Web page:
Bartlett’s loss has probably been the bigger one for the Twins. The Rays weren’t expecting him to be more than a one- or two-year solution at shortstop with top prospect Reid Brignac on the way, but he’s played quality defense since the day he arrived in St. Pete and he suddenly raised his OPS by 200 points last season, coming in at .320/.389/.490.
Meanwhile, the Twins have gotten little from the shortstop position since he departed. They finally stepped up and got a real solution in J.J. Hardy this winter, but it cost them Gomez, the biggest piece from the Johan Santana deal.
So, what if the trade never took place? Maybe Minnesota balks when the Rays ask for Morlan and talks die after that? The Twins played tiebreaker games for entry into the postseason each of the last two seasons, losing to the White Sox in 2008 and beating the Tigers last season. If they still had Garza and Bartlett and anything resembling a league average left fielder in place of Young, they certainly should have skated into the postseason in a weak AL Central both years.
The Rays, obviously, made the World Series in 2008 after winning the AL East. They finished eight games ahead of the Yankees and nine games ahead of the White Sox and Twins. That’s quite a margin, but Garza and Bartlett were worth more than that and Rays right fielders topped Young’s OPS by 50 points. Even accounting for the likelihood that Ben Zobrist would have broken out sooner, I don’t think the Rays would have made the postseason in 2008. And if they didn’t have that run, then Carl Crawford is probably already gone.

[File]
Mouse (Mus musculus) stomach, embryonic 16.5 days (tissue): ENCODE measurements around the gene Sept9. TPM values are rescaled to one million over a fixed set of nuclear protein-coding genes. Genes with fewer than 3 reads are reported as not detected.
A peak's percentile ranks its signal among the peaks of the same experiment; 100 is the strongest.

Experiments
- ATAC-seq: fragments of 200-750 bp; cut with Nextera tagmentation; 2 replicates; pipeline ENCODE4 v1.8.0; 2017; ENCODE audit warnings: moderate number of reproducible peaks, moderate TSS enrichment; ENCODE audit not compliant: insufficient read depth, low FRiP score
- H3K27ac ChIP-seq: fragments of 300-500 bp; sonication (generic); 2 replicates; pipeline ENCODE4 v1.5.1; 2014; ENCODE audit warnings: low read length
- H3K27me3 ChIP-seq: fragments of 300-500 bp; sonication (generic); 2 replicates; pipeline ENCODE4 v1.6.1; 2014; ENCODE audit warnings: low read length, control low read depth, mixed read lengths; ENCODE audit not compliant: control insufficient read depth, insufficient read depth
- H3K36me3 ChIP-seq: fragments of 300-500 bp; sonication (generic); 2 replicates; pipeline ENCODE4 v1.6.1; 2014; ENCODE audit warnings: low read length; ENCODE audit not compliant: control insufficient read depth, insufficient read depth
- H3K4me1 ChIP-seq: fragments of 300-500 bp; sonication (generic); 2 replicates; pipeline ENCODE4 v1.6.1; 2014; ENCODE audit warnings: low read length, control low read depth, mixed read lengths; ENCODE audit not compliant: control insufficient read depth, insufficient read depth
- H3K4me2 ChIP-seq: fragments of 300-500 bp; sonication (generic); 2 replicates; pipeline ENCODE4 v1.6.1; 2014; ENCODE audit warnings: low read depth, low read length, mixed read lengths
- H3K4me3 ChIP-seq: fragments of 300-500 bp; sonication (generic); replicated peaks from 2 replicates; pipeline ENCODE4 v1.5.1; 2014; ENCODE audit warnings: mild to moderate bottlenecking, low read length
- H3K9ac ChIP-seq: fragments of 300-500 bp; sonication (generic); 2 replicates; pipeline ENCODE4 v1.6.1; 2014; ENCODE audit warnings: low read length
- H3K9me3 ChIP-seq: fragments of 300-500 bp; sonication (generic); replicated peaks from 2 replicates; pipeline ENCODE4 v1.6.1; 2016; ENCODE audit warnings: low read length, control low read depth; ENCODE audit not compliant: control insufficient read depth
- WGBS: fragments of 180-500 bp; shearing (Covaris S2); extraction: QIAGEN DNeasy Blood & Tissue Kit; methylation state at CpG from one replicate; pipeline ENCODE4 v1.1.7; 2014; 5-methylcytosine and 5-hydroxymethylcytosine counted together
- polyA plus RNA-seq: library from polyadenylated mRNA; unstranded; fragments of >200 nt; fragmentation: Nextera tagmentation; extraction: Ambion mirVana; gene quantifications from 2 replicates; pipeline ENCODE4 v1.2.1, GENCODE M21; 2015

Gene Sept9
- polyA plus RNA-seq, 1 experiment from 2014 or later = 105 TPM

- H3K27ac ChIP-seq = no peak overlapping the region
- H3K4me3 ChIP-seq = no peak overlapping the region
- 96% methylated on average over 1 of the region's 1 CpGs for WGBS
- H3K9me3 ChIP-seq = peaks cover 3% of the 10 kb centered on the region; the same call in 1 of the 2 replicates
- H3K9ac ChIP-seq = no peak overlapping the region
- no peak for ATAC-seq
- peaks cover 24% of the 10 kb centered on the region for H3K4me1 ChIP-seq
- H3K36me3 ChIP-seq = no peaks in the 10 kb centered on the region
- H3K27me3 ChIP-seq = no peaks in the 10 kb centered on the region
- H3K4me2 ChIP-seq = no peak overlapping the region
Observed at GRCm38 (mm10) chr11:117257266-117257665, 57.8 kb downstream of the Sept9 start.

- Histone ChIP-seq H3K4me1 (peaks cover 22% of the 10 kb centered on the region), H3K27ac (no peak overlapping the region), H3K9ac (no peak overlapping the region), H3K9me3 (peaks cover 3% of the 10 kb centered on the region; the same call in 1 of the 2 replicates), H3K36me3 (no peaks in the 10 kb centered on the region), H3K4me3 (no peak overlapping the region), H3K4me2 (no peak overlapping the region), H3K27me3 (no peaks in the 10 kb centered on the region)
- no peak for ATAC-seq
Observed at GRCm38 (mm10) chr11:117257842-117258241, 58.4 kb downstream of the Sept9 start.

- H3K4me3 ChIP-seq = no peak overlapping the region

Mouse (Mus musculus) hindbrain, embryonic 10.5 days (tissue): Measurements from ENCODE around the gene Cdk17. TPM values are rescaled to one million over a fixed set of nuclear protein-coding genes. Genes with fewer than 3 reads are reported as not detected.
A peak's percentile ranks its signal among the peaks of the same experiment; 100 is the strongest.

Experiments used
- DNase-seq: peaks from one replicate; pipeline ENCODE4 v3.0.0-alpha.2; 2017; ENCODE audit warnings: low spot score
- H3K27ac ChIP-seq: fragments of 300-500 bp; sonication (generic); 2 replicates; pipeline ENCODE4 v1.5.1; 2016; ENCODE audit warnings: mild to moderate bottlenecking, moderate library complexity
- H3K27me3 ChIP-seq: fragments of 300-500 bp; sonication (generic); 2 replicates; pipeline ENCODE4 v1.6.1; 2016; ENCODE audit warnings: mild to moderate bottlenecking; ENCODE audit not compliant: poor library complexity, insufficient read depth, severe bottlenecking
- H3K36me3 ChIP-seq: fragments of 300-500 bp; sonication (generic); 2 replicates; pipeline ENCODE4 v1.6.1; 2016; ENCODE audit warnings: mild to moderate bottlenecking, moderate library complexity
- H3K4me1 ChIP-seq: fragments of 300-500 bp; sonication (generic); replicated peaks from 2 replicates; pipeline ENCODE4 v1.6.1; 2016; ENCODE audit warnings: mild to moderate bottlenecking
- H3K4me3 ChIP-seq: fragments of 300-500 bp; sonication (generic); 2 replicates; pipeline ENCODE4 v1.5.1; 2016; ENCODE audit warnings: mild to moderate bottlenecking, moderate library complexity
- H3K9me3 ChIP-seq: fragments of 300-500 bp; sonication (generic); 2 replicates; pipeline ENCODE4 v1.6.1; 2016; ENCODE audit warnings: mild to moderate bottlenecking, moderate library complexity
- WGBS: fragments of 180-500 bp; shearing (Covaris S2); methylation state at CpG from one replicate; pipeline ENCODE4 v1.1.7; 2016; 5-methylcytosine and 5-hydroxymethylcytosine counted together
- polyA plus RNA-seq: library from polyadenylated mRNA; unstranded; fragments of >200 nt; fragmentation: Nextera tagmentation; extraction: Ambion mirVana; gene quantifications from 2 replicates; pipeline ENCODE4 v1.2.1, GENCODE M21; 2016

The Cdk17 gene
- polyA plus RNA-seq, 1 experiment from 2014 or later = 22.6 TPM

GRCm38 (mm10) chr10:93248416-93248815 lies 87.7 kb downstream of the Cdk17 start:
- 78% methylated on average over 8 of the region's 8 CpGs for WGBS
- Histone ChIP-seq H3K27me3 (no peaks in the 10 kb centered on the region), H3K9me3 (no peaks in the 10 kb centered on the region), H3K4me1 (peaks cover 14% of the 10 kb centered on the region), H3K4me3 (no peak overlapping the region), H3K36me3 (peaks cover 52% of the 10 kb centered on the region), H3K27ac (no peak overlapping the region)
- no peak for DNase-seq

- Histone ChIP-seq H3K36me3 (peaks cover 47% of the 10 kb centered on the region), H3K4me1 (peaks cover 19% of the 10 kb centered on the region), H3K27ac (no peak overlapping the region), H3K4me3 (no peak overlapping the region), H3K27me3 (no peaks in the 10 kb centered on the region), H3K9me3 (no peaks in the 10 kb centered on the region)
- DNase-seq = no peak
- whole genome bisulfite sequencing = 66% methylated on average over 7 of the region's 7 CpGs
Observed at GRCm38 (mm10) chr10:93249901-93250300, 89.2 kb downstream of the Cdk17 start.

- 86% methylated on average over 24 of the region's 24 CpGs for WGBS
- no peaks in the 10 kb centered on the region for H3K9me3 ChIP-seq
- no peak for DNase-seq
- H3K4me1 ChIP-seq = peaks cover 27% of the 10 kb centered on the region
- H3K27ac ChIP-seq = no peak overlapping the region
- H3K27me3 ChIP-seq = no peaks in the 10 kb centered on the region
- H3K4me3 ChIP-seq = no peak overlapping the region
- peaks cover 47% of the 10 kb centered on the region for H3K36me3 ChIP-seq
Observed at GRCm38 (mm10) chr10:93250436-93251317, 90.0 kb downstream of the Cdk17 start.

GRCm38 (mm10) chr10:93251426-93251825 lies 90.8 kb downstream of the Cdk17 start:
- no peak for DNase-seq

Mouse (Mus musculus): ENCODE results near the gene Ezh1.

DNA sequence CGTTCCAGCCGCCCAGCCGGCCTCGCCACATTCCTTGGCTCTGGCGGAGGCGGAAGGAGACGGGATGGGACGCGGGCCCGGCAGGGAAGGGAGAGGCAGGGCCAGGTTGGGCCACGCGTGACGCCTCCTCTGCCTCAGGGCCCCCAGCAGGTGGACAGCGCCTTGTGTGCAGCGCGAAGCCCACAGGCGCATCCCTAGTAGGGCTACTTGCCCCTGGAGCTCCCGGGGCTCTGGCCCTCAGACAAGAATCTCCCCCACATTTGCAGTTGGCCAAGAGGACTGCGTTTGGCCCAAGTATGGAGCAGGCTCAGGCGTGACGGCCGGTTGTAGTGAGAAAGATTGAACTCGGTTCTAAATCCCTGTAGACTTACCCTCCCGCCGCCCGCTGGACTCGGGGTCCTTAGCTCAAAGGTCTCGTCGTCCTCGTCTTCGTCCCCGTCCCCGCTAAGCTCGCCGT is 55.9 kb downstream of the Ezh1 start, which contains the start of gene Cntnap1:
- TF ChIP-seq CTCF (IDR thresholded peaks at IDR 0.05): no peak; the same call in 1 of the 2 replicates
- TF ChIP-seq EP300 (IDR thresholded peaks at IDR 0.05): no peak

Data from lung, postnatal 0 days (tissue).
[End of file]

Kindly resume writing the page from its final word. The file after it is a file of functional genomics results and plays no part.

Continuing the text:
Even if Young takes off next year, it’s hard to imagine this deal ever completely turning around. Young has three years left until free agency, and now that he’s arbitration eligible, any big breakthrough is going to make his salary jump through the roof. The Twins would trade him for either Garza or Bartlett in a heartbeat.

And That Happened: Monday’s Scores and Highlights

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Here are the scores. Here are the highlights:

Yankees 10, Rangers 5: This one was a barnburner, featuring eight home runs combined from both teams. Gleyber Torres hit two, both off of Bartolo Colon, who is more than twice his age. Torres is the second-youngest Yankee to have a multi-homer game. Aaron Judge, Neil Walker, and Aaron Hicks also contributed dingers for the Yankees. Joey Gallo, Rougned Odor, and Ronald Guzman went deep for the Rangers. Masahiro Tanaka‘s ERA goes up to 4.95 after serving up four runs in five innings. Despite that, the Yankees improve to 31-13, good for the best record in baseball.

Phillies 3, Braves 0: Nick Pivetta was brilliant, spinning seven shutout frames with seven strikeouts, limiting the Braves to four hits and a walk. Seranthony Dominguez pitched an impressive eighth and Hector Neris closed it out 1-2-3 in the ninth. Catcher Jorge Alfaro was the star of this game, throwing out Johan Camargo attempting to steal and making an absolute laser throw to first base for the final out of the game. He should’ve also had a caught-stealing on Freddie Freeman, but shortstop Scott Kingery didn’t handle the ball well. The Phillies got homers from Nick Williams and Aaron Altherr. Odubel Herrera, by the way, somehow got a hit on this pitch: